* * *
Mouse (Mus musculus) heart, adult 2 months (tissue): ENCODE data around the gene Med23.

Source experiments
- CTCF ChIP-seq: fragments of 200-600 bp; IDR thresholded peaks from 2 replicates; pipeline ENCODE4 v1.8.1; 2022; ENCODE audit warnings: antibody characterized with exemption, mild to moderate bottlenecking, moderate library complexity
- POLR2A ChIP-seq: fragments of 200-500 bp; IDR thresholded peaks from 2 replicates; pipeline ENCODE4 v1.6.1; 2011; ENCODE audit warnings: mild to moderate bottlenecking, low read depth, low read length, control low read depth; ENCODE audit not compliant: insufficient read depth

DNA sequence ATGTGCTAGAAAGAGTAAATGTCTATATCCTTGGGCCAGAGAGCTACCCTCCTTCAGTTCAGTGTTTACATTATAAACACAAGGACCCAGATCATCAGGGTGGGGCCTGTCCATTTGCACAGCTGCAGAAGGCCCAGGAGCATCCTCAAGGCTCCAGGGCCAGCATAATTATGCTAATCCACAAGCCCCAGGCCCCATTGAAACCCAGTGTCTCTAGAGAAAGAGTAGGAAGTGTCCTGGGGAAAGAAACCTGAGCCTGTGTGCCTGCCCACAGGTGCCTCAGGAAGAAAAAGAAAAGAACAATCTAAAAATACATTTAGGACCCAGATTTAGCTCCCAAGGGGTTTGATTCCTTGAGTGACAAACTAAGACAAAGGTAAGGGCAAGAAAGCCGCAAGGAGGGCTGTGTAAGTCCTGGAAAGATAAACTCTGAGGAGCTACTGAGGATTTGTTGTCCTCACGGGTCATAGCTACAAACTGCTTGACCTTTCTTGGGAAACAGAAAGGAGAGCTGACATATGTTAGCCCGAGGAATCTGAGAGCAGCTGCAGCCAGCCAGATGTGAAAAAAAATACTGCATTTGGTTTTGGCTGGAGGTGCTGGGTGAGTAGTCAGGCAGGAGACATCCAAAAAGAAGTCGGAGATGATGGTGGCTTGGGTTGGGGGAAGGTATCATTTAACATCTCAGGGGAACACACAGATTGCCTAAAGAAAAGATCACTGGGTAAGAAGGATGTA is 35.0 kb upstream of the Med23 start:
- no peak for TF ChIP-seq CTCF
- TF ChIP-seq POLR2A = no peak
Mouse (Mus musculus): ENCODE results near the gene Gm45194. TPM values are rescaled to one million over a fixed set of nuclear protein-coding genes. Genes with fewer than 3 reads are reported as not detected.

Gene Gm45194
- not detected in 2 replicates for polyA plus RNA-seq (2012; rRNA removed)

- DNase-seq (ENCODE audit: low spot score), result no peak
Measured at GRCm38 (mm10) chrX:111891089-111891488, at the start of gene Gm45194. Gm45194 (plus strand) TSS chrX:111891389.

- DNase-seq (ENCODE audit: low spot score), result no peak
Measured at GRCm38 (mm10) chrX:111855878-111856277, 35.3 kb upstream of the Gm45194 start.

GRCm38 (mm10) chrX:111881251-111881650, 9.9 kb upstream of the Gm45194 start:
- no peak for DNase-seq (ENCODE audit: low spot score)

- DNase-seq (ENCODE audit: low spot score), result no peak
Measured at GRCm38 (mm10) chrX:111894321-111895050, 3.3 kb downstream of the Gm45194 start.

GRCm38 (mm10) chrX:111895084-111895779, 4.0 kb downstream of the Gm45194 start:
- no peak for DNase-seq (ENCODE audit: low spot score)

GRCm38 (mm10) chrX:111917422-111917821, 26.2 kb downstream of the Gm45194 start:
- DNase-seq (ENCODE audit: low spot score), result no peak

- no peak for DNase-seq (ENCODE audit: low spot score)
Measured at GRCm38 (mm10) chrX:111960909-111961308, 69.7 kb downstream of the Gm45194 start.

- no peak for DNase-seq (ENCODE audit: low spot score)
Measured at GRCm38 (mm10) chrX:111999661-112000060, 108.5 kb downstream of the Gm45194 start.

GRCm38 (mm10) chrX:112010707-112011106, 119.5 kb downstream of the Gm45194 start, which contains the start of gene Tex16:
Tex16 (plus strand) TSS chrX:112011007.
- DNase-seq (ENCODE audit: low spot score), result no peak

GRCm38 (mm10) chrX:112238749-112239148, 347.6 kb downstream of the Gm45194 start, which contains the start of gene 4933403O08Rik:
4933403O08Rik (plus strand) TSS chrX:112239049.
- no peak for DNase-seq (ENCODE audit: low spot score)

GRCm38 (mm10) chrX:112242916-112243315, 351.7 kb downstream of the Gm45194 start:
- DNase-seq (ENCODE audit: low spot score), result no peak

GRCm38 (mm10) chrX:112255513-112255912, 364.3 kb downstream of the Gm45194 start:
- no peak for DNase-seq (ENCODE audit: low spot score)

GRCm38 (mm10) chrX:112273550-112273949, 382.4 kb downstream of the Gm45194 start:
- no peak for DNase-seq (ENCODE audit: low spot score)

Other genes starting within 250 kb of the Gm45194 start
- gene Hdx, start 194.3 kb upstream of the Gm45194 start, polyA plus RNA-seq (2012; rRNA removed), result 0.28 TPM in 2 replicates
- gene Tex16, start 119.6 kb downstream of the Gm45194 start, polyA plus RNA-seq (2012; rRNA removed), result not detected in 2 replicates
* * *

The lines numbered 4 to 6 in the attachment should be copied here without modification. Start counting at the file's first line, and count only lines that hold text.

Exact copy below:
- POLR2A ChIP-seq: fragments of 200-500 bp; IDR thresholded peaks from 2 replicates; pipeline ENCODE4 v1.6.1; 2011; ENCODE audit warnings: mild to moderate bottlenecking, low read depth, low read length, control low read depth; ENCODE audit not compliant: insufficient read depth

DNA sequence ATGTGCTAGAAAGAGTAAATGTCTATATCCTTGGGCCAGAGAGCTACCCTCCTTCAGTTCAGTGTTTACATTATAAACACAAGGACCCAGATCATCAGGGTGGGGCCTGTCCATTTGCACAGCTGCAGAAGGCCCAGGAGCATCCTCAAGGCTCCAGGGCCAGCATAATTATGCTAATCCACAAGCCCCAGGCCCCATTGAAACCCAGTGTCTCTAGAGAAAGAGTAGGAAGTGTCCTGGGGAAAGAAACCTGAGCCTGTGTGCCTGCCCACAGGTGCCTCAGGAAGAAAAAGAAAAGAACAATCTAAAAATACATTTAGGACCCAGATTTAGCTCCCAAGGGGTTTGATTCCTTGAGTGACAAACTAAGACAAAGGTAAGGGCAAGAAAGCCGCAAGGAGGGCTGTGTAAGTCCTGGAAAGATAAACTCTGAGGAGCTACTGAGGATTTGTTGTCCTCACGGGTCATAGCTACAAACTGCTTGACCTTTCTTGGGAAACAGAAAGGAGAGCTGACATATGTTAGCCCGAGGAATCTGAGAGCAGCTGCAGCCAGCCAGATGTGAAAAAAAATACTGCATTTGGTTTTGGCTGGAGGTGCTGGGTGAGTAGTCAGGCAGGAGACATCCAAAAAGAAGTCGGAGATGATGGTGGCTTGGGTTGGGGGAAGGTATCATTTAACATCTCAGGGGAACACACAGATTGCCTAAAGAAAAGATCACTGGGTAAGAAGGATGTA is 35.0 kb upstream of the Med23 start:
- no peak for TF ChIP-seq CTCF